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Blog Feature

By: AAST Editor on December 18th, 2017

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Experts Weigh in on the Future of Sleep Technology

No one can be certain about what the future holds, but that didn’t stop Rich Rosenberg, Ph.D., AAST’s Education Consultant, from asking 16 sleep experts to consider what’s ahead for the sleep technology profession. While they don’t have psychic powers, the collection of perspectives found in AAST’s e-book “Predictions for the Sleep Technology Profession in 2018” are certainly the next best thing to clairvoyance.


As Rosenberg writes, the experts “generally agree that technology will make things easier and provide more information,” and they “provide some advice on how to position sleep technology in a future where the technology runs itself.” However, he also notes that few commented on the future of sleep therapy, which he says the profession needs to address in order to improve adherence to PAP therapy.

“Several contributions focused on patient-centered or individualized medicine. It’s clear that CPAP is not a “one size fits all” solution to OSA – so how do we know what will work? Two approaches emerge: 1) using objective data to identify the genes and biomarkers that suggest a specific treatment will likely be successful, and 2) using subjective data to identify patients who have responded to a particular treatment and apply that treatment to other patients with similar subjective profiles. Technology will give us access to a new world of data, and we need to be able to sort through it to determine key indicators for success,” Rosenberg writes.

Below is a sampling of some of the expert viewpoints:

“The role of sleep technologists will evolve into an expanded profession, and their scope of practice will embrace a more comprehensive approach to sleep medicine.” —Daniel D. Lane BS, RPSGT, CCSH, President, Board of Directors, Board of Registered Polysomnographic Technologists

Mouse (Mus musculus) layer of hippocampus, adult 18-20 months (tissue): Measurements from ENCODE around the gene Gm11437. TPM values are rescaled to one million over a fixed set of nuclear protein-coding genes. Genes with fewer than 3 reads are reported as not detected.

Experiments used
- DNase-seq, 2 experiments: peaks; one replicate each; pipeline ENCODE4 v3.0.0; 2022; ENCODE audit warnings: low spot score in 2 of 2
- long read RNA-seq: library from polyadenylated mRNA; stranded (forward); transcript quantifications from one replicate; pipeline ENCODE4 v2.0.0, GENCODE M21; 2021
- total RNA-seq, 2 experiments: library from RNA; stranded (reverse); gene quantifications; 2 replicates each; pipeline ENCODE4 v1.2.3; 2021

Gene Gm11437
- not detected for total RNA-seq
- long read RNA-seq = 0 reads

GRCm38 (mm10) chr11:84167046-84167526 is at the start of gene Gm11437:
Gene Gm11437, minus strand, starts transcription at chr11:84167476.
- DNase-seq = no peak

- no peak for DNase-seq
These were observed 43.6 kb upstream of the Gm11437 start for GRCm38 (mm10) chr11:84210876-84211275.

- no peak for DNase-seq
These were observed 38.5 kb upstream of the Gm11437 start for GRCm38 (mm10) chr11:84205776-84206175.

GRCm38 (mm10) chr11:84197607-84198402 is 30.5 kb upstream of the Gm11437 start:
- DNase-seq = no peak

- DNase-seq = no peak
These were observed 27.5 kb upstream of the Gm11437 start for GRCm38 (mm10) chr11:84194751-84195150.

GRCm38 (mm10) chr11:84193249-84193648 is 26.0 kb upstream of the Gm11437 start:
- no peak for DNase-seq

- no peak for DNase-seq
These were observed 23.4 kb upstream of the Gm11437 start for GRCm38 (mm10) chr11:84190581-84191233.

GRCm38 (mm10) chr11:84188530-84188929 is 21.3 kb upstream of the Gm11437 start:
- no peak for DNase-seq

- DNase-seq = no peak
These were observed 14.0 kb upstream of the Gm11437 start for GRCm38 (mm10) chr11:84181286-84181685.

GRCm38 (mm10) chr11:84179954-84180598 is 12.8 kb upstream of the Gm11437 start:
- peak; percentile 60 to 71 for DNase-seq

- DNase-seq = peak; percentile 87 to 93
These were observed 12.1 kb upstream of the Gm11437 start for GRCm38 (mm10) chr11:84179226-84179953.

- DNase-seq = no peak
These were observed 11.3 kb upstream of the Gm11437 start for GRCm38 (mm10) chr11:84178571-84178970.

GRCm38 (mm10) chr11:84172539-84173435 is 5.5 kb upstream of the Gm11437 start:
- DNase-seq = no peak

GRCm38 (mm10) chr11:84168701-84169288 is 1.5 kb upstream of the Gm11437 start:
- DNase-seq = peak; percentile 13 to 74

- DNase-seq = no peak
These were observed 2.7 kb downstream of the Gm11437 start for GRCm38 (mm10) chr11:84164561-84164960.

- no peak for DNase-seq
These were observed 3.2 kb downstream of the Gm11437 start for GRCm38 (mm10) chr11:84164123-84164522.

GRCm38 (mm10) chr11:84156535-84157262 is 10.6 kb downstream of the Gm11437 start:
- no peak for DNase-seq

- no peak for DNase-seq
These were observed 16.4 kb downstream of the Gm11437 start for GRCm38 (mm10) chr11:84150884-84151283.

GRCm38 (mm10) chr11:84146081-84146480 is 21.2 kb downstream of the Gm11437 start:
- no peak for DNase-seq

“We are currently at a crossroads. On one side of the spectrum, we have well-validated and FDA-approved medical-grade devices and algorithms. On the other side of the spectrum, we have non-FDA approved consumer wearables and devices. Our hope for the future is a hybrid one. We are actively advocating for medical grade sensors and algorithms that can be marketed and sold in a consumer ‘box.’” —Adam Amdur, Chief Patient Officer, and Carl Stepnowsky, Ph.D., Chief Science Officer, American Sleep Apnea Association

“My view of the future of sleep technology is that it will continue to be home based and will revolve more around the consumer. Devices that measure and quantify sleep, such as the FitBit, will continue to refine their algorithms, and patients will come to their healthcare providers with this data and want answers.” —Nancy Collop, MD, Director, Emory Sleep Center

“Major advances into nanotechnology and nanomaterials, molecular engineering and molecular circuits and biologic interfaces will permit seamless assessments of physiology and disease in a naturalistic environment, i.e., “anywhere” as the standard point of diagnostics and care.” —David Gozal, MD, MBA, Herbert T. Abelson Professor, University of Chicago

“In recent years, sleep diagnostics has expanded from polysomnography to include home sleep apnea testing. As a result in-lab testing will require advanced trained sleep technologists to handle more challenging cases and cutting-edge therapy programming. The practice of subjective sleep staging will slowly diminish as the role of spectral analysis increases.” —Edwin Valladares MS, RPSGT, RST, Keck Medical Center of USC Sleep Disorders Center

“I expect that in the not-too-distant future we will be diagnosing and treating the majority of our patients from the comfort of their homes, and our sleep centers will be reserved for our complicated high-risk patients with significant co-morbidities. The technologist of the future needs to be comfortable with technology, have a thorough understanding of sleep disorders and the medical conditions that cause, contribute to or complicate them, and the rapidly expanding options for treatment, many of which are quickly becoming mainstream options. I see the future as bright and unlimited.” —Rita Brooks, M.Ed., RPSGT, R. EEG/EP T., Director of Diagnostic Services at Capital Health, AAST President

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